Since the dawn of the human civilizations, humans have paid special attention to the way that they looked, not only through the use of fashion items such as jewelry and clothes but also by reconstructing body or facial features that did not fit their beauty ideals.
The earliest accounts of physical features reconstruction, commonly known today as plastic surgery, have been found in 4000 B.C. in India. Cosmetic surgeries have been constantly practiced on patients that suffered minor deformities since birth in the lips, nose or ears.
Later on, during the World Wars, plastic surgery was practiced more widely in attempts to help soldiers recover their normal appearance after suffering serious injuries. It wasn’t until the 80s that plastic surgery gradually stopped being performed solely for serious medical purposes and started to enter the mainstream consciousness as a procedure that could also be performed only to improve one’s appearance or to prevent aging. Different generations perceived and used plastic surgeries differently. Among baby boomers and generation X, plastic surgeries were seen as a last resort to fix the obvious signs of aging. The procedures, as well as the people who undertook them, were widely stigmatized despite being just as widely advertised by the media.
However, generations Y and Z have very different attitudes and expectations of plastic surgeries and cosmetic procedures. Generation Y and the boom of plastic surgery in the mainstream Generation Y, widely known as “millennials”, is the generation of people that were born between 1981 and 1995. Generation Y grew up during the era when plastic surgery became for the first time immensely popular among celebrities and rich people.
Breast implants, facelifts, rhinoplasty, and liposuction were a few of the procedures that became more and more popular among the rich and famous of the late 90s and early 2000s. Breast implants continued to be the most popular form of plastic surgery, even though the health risks posed by the silicone implants used for breast augmentation were high. The increased presence of social media only helped to further changed the attitude towards plastic surgery, from something that was considered a luxury exclusive for people who worked in front of the cameras, to something that everybody was trying to invest in themselves.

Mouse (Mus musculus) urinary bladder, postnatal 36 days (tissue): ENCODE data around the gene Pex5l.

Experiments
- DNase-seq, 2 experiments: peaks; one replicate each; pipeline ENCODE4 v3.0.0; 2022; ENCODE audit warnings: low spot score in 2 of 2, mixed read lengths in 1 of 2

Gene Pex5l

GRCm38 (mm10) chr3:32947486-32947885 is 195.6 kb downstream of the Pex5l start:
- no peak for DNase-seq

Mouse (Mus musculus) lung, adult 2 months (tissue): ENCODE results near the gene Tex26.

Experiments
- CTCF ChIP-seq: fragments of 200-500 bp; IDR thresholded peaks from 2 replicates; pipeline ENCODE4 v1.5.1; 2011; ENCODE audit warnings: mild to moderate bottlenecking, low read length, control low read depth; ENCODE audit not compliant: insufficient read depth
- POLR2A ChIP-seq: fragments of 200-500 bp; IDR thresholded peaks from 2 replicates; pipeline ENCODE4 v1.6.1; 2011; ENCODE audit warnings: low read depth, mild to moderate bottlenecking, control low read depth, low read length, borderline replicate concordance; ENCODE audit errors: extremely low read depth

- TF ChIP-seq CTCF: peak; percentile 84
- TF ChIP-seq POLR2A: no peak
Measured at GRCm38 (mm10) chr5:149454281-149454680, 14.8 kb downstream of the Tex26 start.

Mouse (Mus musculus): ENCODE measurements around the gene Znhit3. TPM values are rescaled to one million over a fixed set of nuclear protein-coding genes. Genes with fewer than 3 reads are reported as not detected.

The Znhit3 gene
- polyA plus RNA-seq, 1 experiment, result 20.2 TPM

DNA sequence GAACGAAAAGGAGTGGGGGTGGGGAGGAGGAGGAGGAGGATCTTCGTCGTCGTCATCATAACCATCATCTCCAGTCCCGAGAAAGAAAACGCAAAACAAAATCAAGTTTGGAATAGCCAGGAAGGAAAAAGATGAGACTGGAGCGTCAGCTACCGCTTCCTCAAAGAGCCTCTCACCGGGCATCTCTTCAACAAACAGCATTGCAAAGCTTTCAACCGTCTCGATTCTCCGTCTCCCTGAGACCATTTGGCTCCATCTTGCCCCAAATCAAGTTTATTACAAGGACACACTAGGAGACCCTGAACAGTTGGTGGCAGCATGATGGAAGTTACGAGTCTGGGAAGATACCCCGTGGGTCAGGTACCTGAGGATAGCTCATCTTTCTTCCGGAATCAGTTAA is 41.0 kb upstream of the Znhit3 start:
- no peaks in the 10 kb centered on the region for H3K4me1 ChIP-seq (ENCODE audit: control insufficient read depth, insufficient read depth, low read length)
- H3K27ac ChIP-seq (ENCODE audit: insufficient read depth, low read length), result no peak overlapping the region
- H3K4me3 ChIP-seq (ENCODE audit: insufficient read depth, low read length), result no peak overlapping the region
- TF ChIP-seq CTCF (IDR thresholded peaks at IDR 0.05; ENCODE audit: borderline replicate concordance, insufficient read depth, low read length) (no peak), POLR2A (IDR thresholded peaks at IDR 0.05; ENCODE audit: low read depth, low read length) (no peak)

The pressure to look good on platforms such as Instagram has been one important factor that plastic surgeons claim is responsible for the skyrocketing spread of plastic surgery procedures in the last few years among Generation Y, who represent the demographics of people in their mid-20s to their mid-30s. The average number of surgical procedures has almost doubled since 2013 (47 %)revealing that, cosmetic surgery and treatments continue to be embraced and are sought after at a very high pace. Since 2013 procedures such as butt lifts inspired by the Kardashian/Jenner curves have also seen increasing popularity.